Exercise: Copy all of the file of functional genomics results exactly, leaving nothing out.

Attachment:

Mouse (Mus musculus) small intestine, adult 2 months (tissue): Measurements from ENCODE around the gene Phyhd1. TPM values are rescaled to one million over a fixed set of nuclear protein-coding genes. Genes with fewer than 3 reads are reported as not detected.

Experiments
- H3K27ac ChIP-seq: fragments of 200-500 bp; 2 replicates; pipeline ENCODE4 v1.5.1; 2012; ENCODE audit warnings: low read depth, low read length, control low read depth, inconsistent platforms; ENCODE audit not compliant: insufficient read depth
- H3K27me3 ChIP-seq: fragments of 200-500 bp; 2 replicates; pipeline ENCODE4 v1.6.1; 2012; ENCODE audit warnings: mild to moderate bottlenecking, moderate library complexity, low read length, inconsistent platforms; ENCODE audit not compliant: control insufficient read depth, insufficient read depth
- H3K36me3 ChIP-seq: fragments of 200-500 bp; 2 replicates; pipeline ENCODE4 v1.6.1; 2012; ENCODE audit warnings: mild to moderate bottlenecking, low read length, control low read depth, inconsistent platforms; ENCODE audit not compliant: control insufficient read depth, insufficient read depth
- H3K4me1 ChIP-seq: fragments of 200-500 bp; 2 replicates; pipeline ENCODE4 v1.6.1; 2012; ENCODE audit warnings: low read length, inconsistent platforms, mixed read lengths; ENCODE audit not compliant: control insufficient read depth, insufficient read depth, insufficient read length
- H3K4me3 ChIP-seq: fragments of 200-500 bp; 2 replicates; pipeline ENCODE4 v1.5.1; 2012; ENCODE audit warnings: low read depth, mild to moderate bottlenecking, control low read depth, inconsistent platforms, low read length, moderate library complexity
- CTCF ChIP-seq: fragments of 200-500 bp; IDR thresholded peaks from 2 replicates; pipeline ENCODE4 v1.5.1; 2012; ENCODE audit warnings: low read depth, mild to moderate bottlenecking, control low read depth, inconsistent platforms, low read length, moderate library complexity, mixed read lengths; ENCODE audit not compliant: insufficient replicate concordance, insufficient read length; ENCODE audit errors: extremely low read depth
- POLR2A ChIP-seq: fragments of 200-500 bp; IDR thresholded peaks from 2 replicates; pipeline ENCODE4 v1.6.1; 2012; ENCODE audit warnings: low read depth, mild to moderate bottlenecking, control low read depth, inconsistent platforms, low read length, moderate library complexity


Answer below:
Mouse (Mus musculus) small intestine, adult 2 months (tissue): Measurements from ENCODE around the gene Phyhd1. TPM values are rescaled to one million over a fixed set of nuclear protein-coding genes. Genes with fewer than 3 reads are reported as not detected.

Experiments
- H3K27ac ChIP-seq: fragments of 200-500 bp; 2 replicates; pipeline ENCODE4 v1.5.1; 2012; ENCODE audit warnings: low read depth, low read length, control low read depth, inconsistent platforms; ENCODE audit not compliant: insufficient read depth
- H3K27me3 ChIP-seq: fragments of 200-500 bp; 2 replicates; pipeline ENCODE4 v1.6.1; 2012; ENCODE audit warnings: mild to moderate bottlenecking, moderate library complexity, low read length, inconsistent platforms; ENCODE audit not compliant: control insufficient read depth, insufficient read depth
- H3K36me3 ChIP-seq: fragments of 200-500 bp; 2 replicates; pipeline ENCODE4 v1.6.1; 2012; ENCODE audit warnings: mild to moderate bottlenecking, low read length, control low read depth, inconsistent platforms; ENCODE audit not compliant: control insufficient read depth, insufficient read depth
- H3K4me1 ChIP-seq: fragments of 200-500 bp; 2 replicates; pipeline ENCODE4 v1.6.1; 2012; ENCODE audit warnings: low read length, inconsistent platforms, mixed read lengths; ENCODE audit not compliant: control insufficient read depth, insufficient read depth, insufficient read length
- H3K4me3 ChIP-seq: fragments of 200-500 bp; 2 replicates; pipeline ENCODE4 v1.5.1; 2012; ENCODE audit warnings: low read depth, mild to moderate bottlenecking, control low read depth, inconsistent platforms, low read length, moderate library complexity
- CTCF ChIP-seq: fragments of 200-500 bp; IDR thresholded peaks from 2 replicates; pipeline ENCODE4 v1.5.1; 2012; ENCODE audit warnings: low read depth, mild to moderate bottlenecking, control low read depth, inconsistent platforms, low read length, moderate library complexity, mixed read lengths; ENCODE audit not compliant: insufficient replicate concordance, insufficient read length; ENCODE audit errors: extremely low read depth
- POLR2A ChIP-seq: fragments of 200-500 bp; IDR thresholded peaks from 2 replicates; pipeline ENCODE4 v1.6.1; 2012; ENCODE audit warnings: low read depth, mild to moderate bottlenecking, control low read depth, inconsistent platforms, low read length, moderate library complexity